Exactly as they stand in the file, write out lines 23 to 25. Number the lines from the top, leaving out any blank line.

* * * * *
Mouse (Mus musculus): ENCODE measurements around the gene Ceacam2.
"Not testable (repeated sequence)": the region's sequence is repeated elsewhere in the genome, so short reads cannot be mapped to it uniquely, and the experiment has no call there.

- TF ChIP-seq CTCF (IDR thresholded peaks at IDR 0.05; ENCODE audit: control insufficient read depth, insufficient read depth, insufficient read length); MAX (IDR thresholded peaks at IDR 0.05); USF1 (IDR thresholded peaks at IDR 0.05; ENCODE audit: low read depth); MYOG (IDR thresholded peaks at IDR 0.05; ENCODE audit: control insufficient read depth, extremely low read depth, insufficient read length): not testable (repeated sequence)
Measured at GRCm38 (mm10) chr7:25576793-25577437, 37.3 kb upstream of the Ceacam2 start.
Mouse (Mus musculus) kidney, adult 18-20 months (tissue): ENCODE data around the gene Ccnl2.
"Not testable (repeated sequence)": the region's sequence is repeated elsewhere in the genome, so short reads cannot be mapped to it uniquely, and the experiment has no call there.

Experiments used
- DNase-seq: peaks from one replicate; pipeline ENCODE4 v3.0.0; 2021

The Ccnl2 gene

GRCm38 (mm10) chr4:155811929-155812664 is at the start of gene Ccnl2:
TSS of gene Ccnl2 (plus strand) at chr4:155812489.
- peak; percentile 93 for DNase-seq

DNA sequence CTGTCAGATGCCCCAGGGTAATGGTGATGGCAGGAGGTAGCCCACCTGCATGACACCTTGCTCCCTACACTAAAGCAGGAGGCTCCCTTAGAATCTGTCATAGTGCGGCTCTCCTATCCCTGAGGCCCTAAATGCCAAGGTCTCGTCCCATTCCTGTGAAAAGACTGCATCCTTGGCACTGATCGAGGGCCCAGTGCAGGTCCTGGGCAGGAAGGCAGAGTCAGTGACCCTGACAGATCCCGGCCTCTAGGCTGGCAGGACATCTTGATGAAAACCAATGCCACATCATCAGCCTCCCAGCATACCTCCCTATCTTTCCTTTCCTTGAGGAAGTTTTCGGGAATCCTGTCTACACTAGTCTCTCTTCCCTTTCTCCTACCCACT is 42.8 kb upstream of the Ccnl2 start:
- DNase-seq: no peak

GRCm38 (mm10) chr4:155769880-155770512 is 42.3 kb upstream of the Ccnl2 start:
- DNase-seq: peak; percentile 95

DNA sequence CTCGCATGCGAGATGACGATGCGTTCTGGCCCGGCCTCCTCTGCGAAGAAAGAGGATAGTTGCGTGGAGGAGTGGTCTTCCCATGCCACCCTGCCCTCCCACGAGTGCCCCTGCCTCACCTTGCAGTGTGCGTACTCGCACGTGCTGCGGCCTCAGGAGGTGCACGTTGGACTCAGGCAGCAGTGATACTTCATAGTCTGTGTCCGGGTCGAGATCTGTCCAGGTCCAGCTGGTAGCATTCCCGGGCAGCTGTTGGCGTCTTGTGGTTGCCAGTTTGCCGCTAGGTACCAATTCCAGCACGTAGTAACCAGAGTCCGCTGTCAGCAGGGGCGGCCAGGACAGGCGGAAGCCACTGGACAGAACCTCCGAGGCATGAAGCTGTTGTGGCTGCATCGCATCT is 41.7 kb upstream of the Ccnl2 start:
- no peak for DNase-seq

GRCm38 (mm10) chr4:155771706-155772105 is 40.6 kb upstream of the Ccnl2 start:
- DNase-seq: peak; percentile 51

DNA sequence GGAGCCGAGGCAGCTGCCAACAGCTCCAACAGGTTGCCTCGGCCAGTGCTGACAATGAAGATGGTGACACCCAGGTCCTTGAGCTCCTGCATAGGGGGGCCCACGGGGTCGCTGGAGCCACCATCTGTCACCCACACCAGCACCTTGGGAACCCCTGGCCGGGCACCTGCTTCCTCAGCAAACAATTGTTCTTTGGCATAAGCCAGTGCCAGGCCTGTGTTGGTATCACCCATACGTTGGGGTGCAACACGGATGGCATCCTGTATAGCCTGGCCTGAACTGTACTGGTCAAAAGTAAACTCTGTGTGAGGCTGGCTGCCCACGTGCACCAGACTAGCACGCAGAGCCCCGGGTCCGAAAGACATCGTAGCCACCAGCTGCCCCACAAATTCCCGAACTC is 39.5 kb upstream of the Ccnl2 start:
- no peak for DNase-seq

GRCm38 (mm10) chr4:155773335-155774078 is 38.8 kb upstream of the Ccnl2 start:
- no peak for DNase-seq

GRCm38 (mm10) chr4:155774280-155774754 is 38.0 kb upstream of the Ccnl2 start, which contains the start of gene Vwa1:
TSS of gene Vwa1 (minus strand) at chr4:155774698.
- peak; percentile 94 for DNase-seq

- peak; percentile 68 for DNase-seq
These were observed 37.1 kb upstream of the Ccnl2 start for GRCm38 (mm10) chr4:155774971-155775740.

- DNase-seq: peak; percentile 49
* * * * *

GRCm38 (mm10) chr4:155773335-155774078 is 38.8 kb upstream of the Ccnl2 start:
- no peak for DNase-seq

GRCm38 (mm10) chr4:155774280-155774754 is 38.0 kb upstream of the Ccnl2 start, which contains the start of gene Vwa1: